Tree ferns are a distinctive group of ferns that grow with a tall trunk and look like a tree. They are considered pre-date dinosaur species and hold a long historical importance but most of them are threatened across the world due to ornamental trade. The Himalayan country, Nepal has recorded six tree fern species in the wild and are listed in the CITES Appendix II. Tree ferns in Nepal remain a mystery, as very few studies have been carried out regarding their biology, ecology, population status, and potential threats. There is little evidence on its status and is considered to be under serious threat from rampant harvest and exploitation. This project aims to document the tree ferns in Gaurishankar Conservation Area and help local communities and officials to protect them in the wild. This project uses the Focused and Intuitive Controlled Survey method for habitat information collection, which is an effective and widely recognized tool for tracking threatened trees. The study will also explore key threats, historical abundance, local harvest, ethnobotanical uses, and local communities’ perceptions of the species. This will serve as important knowledge for species’ long-term conservation planning and will help researchers, conservation officials, and local governments replicate ideas for conserving species of similar nature.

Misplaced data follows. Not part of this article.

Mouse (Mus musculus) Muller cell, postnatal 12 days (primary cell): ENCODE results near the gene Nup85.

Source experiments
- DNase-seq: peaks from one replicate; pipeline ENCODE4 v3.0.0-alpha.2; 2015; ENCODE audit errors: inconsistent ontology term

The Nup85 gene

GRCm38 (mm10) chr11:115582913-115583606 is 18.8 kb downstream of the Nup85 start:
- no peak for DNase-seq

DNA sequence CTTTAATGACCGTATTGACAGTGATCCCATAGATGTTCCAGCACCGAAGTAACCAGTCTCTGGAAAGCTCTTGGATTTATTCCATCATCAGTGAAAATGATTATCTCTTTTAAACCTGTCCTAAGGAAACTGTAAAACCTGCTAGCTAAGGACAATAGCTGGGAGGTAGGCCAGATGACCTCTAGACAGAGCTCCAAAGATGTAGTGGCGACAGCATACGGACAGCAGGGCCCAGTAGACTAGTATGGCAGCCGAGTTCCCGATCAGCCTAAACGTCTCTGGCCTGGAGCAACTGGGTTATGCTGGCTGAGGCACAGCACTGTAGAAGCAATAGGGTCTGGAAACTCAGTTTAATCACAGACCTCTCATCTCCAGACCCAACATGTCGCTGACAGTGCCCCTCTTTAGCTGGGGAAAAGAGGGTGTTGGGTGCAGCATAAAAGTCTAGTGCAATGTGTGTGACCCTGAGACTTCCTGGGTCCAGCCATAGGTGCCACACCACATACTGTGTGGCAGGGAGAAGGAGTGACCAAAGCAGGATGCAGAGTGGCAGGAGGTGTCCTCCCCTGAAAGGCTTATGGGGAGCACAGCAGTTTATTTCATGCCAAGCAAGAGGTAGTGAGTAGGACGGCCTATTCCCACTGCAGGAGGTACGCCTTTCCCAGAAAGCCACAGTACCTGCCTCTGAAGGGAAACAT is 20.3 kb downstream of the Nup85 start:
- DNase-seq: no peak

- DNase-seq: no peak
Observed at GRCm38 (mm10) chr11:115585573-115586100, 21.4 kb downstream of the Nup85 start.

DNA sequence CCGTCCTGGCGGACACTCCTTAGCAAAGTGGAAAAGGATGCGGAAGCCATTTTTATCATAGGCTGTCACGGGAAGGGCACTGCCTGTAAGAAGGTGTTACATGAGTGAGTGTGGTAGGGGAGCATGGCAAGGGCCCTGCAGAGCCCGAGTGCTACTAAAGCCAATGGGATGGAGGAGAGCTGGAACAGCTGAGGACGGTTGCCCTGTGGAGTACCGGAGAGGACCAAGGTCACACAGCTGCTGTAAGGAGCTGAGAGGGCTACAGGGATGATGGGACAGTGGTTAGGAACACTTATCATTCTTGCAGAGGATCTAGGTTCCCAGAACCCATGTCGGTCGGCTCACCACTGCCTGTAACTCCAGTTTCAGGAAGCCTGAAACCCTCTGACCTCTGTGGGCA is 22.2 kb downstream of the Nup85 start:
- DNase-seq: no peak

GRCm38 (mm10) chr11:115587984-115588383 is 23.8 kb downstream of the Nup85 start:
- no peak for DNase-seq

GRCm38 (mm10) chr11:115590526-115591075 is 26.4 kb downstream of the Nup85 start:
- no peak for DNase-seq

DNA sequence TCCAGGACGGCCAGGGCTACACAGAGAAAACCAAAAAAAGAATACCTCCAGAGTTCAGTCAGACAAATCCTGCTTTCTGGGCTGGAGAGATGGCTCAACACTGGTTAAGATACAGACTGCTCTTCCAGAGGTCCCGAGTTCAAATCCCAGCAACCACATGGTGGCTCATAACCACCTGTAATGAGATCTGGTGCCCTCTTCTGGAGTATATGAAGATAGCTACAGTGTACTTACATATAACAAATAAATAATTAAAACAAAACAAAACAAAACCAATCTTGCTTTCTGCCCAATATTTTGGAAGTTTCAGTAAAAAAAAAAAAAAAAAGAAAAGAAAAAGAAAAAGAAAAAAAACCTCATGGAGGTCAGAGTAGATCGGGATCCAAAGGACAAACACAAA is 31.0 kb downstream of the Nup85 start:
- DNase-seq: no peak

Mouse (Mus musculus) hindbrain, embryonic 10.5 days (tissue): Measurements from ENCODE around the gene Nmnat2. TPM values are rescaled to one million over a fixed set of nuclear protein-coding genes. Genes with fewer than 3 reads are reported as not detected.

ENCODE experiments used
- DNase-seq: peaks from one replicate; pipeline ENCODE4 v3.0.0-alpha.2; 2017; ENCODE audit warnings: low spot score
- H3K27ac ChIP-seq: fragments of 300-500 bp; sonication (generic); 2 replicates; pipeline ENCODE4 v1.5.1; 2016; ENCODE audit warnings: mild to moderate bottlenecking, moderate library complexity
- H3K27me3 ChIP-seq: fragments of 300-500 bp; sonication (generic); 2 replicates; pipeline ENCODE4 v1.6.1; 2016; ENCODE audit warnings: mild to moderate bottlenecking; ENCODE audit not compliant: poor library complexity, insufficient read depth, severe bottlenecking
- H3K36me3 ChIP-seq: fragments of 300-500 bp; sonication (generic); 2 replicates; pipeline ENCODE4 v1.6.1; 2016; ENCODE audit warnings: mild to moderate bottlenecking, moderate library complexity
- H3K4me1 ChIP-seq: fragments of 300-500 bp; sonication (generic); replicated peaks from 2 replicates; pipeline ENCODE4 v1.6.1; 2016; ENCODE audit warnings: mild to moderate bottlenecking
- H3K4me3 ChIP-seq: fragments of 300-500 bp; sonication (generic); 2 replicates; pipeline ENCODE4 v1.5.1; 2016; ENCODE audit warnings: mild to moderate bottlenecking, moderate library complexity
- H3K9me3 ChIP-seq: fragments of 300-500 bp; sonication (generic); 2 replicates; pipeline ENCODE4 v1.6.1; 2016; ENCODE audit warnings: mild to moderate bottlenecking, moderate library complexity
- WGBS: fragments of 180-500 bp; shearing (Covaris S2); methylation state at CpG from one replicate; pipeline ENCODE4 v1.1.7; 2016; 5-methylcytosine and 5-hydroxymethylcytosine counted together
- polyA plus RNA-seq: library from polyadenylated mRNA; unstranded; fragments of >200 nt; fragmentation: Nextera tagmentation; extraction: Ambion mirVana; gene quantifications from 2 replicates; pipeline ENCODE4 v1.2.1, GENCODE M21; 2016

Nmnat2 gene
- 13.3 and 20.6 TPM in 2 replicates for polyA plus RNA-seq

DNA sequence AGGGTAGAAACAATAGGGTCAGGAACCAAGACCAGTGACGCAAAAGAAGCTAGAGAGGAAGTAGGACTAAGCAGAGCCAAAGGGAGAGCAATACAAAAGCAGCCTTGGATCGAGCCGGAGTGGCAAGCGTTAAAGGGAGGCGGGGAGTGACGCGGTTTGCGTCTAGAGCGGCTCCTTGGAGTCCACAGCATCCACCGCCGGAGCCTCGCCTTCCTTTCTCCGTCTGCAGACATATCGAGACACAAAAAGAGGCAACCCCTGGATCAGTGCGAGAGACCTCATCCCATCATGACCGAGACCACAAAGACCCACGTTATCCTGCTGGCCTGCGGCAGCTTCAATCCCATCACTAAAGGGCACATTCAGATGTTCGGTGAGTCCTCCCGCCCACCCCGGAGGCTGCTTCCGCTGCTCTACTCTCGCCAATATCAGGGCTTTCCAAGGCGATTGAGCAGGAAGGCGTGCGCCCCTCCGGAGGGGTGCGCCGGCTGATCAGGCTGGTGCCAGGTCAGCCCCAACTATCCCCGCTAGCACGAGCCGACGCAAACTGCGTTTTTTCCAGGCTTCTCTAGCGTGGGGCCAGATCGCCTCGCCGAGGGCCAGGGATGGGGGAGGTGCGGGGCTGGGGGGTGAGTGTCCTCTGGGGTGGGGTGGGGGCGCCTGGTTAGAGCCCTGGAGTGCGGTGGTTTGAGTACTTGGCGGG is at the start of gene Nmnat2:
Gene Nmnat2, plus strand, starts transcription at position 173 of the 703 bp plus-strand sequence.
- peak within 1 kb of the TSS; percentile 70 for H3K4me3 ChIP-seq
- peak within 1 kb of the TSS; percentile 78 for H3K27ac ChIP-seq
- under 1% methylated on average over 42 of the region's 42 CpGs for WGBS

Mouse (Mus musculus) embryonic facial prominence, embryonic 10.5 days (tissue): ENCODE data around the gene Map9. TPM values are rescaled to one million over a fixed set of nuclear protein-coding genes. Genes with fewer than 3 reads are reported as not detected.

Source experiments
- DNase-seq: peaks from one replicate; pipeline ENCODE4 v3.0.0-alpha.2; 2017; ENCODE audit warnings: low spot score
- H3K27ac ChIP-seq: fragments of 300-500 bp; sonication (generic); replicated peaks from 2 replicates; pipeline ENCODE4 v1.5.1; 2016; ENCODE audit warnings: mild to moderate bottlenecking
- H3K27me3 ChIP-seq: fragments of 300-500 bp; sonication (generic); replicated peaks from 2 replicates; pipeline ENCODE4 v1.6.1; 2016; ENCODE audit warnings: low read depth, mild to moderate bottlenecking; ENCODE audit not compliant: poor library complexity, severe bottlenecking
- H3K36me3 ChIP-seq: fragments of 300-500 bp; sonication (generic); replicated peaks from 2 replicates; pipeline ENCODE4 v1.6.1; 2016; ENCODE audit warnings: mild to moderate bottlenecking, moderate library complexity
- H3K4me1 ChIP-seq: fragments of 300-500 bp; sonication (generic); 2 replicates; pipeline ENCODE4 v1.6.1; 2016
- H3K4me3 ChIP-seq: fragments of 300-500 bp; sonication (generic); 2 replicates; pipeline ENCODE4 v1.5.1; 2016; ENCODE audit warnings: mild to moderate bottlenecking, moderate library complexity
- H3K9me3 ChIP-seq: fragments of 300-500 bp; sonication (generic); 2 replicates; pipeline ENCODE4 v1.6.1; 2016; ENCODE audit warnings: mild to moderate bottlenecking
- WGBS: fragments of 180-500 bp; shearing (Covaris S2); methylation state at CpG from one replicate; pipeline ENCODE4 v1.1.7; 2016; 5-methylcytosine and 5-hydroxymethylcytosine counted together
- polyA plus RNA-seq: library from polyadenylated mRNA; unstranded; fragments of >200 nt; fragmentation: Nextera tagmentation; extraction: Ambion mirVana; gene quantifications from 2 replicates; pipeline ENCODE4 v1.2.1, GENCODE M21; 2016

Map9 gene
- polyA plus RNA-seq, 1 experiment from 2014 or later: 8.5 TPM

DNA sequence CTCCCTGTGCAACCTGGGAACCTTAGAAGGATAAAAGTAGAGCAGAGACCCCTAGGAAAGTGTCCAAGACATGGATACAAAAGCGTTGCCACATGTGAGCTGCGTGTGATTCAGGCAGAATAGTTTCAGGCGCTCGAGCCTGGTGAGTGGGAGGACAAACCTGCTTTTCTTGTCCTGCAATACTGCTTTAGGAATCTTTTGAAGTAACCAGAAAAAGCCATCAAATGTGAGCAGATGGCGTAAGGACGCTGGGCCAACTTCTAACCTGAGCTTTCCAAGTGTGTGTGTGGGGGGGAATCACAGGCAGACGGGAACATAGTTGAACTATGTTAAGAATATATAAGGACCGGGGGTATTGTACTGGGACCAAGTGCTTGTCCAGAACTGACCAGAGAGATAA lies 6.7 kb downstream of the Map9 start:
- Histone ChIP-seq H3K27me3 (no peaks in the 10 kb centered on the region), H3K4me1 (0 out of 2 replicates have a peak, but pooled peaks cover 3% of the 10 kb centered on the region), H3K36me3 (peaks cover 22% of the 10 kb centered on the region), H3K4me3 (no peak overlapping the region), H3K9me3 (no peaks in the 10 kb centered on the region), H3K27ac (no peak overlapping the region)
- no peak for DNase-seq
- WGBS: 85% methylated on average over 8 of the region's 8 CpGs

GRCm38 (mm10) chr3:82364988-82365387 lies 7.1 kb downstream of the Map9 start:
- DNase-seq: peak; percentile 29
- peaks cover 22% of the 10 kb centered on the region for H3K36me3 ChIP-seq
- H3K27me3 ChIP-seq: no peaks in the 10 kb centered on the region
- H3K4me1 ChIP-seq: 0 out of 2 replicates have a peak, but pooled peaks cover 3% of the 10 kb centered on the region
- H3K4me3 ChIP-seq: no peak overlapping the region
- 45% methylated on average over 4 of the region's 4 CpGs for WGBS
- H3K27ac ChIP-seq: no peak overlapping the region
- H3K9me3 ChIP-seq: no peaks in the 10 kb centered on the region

Partner: Ruffrod Foundation

Duration: 2024-2025

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